29 September, 2011

29 September 2011

The tracks were not fresh. Einar had been sure of that much as soon as he’d seen them, their depth and definition not in the least resembling the faint scratches and scrapings made by his boots and Liz’s as they traversed the hard-frozen snow that morning, and he supposed the fact ought to be reassuring, but it wasn’t. Meant the intruder must have passed by sometime during the previous day, late morning or early afternoon, judging from the slight melting and expansion around the edges of the tracks, had made his way along through the timber not terribly far below the cabin and might well have smelled their smoke, if not seen it. And now he was gone, long gone by the looks of things and beyond their reach had they wanted to stop him. Which Einar very much did, wanted to track him down, observe him and measure his intentions, and he certainly would have done so had the man not possessed such a solid lead.

As it was, Liz following him at a careful distance and keeping a sharp eye out for any sign that they were being watched, Einar stalked the trail down through the willow-clearing, keeping to the timber and observing it from a distance as it pursued a rather straight course, straighter than he would have normally walked and, as confirmed for him by long experience with such matters, straighter than most other men would have traveled as well, unless pressed for time and bent on covering ground as quickly as possible in pursuit of one mission or another. The man had at times behaved oddly though, wandering from his straight course with footsteps that appeared erratic, stumbling, tripping around for half a minute or so before standing stalk-still, turning one way and another as if attempting to regain his bearings or, Einar could not help but think, trying to remember where he was, and why he had come to be there. Which could mean one of several things, could indicate anything from a wayward and weary hunter--more than weary I’d have to say; fella looks like he’s half dead and mighty confused…wonder if he’s gonna make it down at all?--anxious to be down out of the snowy backcountry to a traveler who had observed some sign of their presence, drawn his conclusions and was moving cautiously, stopping to listen for signs of trouble as he made his way out to report the sighting to the feds. Crouched there studying the man’s track where they disappeared into the spruces he shook his head, wishing he could answer with some certainty the riddle, discern the man’s purpose and intentions. Without some measure of certainty he was beginning to doubt the wisdom of their remaining in the area, starting to fear the prospect of returning to the cabin, even, lest they find that an ambush had been laid in their absence. Liz seemed to sense his growing doubt, crouched beside him and put a hand on his knee.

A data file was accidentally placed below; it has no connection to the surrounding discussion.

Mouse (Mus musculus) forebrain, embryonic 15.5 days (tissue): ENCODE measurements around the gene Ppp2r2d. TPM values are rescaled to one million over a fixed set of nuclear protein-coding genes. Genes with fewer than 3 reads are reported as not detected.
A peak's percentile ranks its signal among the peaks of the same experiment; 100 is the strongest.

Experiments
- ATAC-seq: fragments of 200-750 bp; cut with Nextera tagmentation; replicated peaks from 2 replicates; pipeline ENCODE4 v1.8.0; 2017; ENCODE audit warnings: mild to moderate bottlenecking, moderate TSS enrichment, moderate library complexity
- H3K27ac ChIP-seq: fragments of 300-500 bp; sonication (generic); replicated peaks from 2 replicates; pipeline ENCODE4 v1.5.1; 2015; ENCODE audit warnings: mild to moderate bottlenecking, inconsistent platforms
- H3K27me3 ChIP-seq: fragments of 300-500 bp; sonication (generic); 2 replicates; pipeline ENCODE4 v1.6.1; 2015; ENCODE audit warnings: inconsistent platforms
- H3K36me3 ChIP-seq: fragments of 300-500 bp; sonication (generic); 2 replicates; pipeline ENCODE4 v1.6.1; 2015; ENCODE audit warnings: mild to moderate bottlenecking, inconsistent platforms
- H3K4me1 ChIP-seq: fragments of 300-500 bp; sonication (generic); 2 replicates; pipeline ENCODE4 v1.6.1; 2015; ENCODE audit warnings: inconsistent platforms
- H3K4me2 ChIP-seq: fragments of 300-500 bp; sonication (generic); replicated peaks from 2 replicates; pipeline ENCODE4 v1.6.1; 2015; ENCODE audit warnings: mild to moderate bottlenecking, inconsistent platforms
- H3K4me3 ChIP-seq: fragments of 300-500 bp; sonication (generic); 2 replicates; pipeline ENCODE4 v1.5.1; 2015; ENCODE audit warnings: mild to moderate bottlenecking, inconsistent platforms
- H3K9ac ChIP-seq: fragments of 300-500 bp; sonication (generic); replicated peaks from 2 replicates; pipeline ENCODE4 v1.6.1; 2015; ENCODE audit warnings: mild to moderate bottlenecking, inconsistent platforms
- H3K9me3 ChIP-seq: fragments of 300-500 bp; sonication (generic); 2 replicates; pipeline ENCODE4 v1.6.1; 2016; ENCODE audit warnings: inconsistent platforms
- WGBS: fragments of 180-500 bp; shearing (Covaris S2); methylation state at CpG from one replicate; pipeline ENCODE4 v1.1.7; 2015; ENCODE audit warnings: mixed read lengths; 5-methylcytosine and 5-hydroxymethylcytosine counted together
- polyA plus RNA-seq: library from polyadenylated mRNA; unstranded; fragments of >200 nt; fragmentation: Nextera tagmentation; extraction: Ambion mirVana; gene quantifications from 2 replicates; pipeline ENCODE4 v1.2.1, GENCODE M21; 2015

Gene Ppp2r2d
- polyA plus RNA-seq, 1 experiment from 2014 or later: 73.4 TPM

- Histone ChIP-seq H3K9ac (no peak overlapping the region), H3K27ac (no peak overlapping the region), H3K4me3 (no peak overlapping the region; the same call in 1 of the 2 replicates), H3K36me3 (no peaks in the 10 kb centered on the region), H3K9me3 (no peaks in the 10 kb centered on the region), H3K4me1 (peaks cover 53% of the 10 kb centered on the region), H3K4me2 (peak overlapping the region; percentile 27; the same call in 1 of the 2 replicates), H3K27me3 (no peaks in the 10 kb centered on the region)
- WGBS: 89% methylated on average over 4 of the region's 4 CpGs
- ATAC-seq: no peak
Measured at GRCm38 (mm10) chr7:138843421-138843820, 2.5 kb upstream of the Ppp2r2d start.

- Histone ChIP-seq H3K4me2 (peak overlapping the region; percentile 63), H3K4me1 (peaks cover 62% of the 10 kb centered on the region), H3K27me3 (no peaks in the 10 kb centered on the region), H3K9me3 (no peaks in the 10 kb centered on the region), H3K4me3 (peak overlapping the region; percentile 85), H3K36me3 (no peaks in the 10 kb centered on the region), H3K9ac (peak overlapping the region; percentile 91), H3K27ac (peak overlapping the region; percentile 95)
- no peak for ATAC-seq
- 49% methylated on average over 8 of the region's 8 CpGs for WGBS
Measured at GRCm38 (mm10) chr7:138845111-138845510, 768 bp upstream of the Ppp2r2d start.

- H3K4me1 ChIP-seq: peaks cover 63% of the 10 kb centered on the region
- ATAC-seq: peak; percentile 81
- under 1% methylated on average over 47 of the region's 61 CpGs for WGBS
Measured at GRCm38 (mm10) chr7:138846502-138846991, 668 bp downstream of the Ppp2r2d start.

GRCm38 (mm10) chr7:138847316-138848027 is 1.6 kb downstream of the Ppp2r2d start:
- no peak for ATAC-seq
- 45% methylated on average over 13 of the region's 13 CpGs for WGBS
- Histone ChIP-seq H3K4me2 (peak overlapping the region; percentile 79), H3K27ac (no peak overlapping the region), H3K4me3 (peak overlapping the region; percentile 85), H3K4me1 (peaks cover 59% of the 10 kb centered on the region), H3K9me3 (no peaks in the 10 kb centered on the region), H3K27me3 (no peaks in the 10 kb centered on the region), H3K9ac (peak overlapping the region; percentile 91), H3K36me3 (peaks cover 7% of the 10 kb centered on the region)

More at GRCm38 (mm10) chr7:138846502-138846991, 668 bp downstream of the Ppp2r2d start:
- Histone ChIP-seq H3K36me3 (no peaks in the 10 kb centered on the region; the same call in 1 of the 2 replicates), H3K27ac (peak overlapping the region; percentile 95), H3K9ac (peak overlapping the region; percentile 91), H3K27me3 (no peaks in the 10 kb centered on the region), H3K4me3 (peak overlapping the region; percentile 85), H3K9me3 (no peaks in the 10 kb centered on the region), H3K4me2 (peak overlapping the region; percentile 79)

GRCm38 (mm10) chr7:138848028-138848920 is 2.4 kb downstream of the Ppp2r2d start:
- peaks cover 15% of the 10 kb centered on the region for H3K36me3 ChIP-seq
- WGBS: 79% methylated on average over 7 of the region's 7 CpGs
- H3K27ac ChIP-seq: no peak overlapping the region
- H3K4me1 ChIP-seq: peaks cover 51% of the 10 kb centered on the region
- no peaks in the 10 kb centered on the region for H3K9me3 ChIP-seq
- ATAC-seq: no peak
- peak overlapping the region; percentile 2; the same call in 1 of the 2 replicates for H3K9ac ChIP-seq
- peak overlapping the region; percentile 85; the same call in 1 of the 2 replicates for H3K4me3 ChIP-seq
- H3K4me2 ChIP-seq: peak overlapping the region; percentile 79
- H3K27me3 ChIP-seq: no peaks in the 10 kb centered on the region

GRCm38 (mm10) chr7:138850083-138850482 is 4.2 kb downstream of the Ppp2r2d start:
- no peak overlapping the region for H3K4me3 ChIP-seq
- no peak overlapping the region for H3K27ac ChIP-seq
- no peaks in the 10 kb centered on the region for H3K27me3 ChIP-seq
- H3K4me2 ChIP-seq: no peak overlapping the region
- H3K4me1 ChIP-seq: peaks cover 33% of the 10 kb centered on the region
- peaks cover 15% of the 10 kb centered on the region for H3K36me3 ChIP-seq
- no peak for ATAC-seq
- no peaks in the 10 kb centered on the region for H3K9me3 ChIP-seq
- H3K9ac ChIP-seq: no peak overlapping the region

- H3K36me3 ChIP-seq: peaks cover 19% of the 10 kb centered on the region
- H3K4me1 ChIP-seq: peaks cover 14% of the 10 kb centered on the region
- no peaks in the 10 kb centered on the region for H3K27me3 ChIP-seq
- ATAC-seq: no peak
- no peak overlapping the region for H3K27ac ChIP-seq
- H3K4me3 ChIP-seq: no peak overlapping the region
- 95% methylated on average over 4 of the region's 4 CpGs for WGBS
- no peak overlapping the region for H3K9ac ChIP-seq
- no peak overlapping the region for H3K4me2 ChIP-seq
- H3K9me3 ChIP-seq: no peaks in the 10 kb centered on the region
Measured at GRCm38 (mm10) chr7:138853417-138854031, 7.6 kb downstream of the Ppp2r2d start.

“A hunter, do you think?”

“He wasn’t carrying much of a pack by the looks of his stride, certainly not any portion of a deer or elk. Not a very heavy fellow for the size of the boots, either. And he was limping, dragging a heel now and then, breaking that real straight, purposeful stride of his and wandering like he was lost…looks like he must have been awful tired.”

“An unsuccessful hunter? Tired and sore-footed and maybe even slightly injured? It’s easy to slip and twist an ankle on the snowy rocks, and with all this new snow, the elk have probably almost all gone down lower, so it’s not unreasonable to imagine he might have been unsuccessful.”

“Yes, as every hunter would know, which is part of what concerns me. Why was he up this high right now? And what did he see?”

“Our smoke, maybe.”

Einar nodded, silent, eyes grave, and Liz knew what he was thinking, shook her head.

“I don’t want to leave.”

“Neither do I, but if it’s between that and waiting around to be captured…”

“We only have the one cache that’s far enough from the cabin. It wouldn’t be much to start a winter on. Let’s not be hasty about it. Let’s try and figure out what this guy was doing up here.”